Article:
Developments later on Boxing Day and into holiday Saturday have been causing us a bit of a headache for a few days now. Yes, there has been a consistent signal for a significant low pressure centre to develop close to the UK and impact upon the nation during that period but the track and intensity of the system have been impossible to pin down as successive computer model runs produced new scenarios. The next 24 hours should see a clearer picture emerging but there is still much to play for in terms of the track of the low and the resulting weather and potential impacts emanating from it.
Given the impending Christmas break it was important to have some form of alert out today but invariably in such an uncertain situation you will need to keep abreast of changes in the forecast and associated impacts through Christmas and into Boxing Day.
The most probable scenario at this stage is for the aforementioned low to track across the UK, its intensifying centre passing close to the England/Scotland border come midnight Friday/Saturday. The exact track is important as the associated precipitation immediately to the north of the centre will be falling into what will be cold air, cold enough for snow to reach the ground and perhaps accumulate, especially at higher levels. Further south any snow should be more transient and more likely to revert to rain. With a deepening low crossing the country no surprises for guessing that wind will feature in the forecast although to what degree remains uncertain, the coastal fringes being at greatest risk from any disruptive winds.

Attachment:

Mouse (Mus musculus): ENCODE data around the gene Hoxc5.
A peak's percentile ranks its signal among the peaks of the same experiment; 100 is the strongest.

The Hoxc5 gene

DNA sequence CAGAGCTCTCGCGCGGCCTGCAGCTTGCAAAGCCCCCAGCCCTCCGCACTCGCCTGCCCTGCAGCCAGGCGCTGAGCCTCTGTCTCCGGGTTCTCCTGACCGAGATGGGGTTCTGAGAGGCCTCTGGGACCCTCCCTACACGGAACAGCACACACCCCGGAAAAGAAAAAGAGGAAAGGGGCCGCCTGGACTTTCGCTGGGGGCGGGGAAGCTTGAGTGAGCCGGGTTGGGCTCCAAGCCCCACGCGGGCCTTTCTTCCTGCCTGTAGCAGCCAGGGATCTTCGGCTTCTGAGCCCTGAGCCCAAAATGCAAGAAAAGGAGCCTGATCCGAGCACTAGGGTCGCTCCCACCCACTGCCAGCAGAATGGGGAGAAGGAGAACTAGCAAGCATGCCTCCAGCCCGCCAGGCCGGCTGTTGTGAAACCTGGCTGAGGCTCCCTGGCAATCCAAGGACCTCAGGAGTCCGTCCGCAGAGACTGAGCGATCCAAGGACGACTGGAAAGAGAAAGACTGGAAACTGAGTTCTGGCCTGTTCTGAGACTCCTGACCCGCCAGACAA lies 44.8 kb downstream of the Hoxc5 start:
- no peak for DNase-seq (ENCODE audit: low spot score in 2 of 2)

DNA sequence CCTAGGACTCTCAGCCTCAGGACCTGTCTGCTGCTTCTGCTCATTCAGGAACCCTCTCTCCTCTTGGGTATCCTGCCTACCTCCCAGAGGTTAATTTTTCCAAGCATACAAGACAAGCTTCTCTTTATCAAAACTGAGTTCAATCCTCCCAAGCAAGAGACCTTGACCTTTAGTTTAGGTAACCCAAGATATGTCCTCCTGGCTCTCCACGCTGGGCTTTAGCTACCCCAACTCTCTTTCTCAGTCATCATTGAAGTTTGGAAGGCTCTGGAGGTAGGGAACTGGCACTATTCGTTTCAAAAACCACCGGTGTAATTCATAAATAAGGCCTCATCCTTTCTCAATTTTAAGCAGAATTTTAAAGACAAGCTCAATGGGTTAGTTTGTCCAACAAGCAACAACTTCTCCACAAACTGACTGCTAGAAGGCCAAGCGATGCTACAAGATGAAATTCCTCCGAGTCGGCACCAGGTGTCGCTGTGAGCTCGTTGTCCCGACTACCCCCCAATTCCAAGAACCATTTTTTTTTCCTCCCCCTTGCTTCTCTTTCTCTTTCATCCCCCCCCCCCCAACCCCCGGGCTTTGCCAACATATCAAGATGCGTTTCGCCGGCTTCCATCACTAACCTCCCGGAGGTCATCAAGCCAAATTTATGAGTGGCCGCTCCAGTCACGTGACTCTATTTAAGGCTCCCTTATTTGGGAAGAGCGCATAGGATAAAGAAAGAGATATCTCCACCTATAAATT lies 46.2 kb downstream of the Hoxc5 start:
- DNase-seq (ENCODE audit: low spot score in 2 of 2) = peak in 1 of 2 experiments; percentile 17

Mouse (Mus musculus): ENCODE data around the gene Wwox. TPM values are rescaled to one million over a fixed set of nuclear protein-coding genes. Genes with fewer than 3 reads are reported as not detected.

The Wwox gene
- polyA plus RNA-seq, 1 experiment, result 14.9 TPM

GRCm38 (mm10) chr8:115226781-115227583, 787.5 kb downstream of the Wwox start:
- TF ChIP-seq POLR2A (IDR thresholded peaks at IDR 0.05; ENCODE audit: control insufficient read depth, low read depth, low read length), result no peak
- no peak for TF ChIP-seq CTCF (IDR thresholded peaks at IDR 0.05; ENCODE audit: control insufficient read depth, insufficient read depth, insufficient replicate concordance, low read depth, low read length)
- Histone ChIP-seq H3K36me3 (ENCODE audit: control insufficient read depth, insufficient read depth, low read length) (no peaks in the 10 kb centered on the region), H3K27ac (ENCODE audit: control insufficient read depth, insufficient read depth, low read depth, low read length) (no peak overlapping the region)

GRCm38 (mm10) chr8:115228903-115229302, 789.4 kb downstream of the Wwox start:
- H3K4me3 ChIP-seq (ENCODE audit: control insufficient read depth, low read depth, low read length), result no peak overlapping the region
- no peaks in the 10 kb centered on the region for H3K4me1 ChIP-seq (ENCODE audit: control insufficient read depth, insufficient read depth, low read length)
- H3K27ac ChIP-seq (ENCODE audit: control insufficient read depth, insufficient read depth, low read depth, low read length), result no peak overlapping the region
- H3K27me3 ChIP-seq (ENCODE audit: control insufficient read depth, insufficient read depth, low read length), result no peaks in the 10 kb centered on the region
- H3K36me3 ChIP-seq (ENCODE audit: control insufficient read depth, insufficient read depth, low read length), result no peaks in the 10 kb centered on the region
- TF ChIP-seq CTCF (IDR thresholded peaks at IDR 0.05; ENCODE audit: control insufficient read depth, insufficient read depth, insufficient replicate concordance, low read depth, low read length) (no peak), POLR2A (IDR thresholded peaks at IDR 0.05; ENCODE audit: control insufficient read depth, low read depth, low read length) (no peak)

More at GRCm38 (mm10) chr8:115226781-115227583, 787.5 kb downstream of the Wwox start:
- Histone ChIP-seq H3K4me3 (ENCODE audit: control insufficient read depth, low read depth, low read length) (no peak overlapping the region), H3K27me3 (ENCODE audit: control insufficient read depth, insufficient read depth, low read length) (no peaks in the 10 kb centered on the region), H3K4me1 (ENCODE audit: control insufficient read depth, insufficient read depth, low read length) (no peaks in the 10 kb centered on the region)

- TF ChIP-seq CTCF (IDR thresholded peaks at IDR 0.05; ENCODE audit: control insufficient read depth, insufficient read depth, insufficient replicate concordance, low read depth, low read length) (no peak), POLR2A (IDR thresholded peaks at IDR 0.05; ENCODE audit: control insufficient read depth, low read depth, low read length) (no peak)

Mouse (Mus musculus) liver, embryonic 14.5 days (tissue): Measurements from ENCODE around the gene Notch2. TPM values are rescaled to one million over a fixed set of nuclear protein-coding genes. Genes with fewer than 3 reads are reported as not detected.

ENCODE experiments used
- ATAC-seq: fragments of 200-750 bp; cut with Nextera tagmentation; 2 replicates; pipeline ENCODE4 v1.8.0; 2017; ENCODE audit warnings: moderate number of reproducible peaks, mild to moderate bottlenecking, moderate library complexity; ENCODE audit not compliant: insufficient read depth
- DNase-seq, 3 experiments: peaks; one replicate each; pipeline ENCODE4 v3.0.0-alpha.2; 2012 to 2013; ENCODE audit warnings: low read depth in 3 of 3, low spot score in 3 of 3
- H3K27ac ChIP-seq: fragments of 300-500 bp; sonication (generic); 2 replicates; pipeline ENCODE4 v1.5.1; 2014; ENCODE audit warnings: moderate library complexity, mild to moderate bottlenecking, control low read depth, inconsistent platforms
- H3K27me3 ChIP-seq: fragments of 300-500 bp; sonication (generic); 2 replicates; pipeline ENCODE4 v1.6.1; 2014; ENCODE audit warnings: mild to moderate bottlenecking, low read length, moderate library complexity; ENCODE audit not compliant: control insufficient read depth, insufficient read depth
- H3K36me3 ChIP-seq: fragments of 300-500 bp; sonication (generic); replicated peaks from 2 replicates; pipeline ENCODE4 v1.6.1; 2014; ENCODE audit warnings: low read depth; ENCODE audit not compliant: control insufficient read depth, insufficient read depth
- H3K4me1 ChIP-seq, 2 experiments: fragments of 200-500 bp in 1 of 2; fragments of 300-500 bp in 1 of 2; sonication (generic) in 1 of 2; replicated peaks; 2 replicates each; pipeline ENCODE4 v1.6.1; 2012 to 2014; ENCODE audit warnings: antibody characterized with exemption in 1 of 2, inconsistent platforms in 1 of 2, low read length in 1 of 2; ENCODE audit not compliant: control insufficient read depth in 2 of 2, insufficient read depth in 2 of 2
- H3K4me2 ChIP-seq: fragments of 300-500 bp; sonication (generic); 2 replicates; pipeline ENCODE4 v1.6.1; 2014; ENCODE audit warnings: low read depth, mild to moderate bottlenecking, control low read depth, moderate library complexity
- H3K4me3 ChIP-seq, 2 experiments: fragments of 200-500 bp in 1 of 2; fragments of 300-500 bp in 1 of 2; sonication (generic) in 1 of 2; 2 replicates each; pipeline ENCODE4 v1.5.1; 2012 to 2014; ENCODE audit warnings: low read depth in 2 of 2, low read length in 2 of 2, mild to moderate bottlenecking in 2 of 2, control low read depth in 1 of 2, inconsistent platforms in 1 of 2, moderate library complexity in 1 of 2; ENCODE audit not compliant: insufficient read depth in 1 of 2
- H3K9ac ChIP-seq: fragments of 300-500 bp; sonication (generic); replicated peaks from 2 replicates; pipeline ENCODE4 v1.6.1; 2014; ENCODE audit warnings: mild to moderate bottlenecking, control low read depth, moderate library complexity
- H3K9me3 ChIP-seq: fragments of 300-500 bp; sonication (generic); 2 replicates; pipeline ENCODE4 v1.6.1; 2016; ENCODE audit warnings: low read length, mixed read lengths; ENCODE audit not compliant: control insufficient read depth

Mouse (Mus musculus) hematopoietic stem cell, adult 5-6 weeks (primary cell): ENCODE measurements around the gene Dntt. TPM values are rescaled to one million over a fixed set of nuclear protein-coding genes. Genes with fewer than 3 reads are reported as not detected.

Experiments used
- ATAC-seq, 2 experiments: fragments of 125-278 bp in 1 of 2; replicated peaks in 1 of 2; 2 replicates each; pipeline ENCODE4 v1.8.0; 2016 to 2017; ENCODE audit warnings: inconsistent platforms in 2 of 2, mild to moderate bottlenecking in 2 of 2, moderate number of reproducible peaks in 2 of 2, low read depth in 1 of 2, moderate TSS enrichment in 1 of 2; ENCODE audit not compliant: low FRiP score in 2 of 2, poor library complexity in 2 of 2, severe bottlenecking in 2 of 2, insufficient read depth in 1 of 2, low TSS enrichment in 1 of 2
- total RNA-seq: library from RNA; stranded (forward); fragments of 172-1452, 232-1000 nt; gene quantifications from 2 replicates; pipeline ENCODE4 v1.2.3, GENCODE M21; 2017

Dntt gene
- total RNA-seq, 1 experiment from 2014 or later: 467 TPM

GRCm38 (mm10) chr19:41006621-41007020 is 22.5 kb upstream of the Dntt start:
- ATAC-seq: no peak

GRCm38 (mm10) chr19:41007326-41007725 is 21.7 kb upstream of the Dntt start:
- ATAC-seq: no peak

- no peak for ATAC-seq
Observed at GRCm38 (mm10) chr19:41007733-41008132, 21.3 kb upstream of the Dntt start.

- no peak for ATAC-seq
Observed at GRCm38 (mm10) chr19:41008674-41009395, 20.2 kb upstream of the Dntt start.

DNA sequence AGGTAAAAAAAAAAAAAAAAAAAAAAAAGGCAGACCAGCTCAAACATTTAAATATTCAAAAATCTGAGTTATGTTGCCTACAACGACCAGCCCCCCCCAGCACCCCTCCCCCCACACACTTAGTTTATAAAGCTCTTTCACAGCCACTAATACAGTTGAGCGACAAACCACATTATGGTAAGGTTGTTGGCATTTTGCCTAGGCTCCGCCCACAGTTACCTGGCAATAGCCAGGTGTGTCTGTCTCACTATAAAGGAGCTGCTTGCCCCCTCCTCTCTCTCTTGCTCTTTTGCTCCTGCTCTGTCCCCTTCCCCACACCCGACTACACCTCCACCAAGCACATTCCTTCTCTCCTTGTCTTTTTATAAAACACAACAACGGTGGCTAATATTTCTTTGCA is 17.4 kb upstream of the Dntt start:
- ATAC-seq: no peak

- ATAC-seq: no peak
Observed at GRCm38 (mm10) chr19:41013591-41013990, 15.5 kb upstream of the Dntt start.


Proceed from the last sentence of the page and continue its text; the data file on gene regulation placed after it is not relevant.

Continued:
To capture all of this the Met Office have issued a yellow alert for both snow and wind (risk level currently a low likelihood of significant impacts), valid from 1500 Friday to 1500 Saturday and covering almost all of Cumbria as well as the far north of Lancashire. Please see the full version of the warning on the Met Office website. I should add that the far north of Cumbria is also included in a yellow warning for ice tonight as scattered evening showers are followed by clearer skies with a consequent risk of ice forming on untreated surfaces. Again see the usual sources for the full version of the warning.
Once the Friday/Saturday event is through we look to be entering a quieter phase in the weather as high pressure builds in from the west to give a more settled (though likely chilly) feel to the closing days of 2014.
This will be my final briefing to you for 2014 but I dare say you’ll be hearing updates from my team colleagues as the week progresses. In the meantime I wish you all (again) a very happy Christmas and New Year,
With kind regards,
Alan Goodman; Met Office Advisor (Civil Contingencies)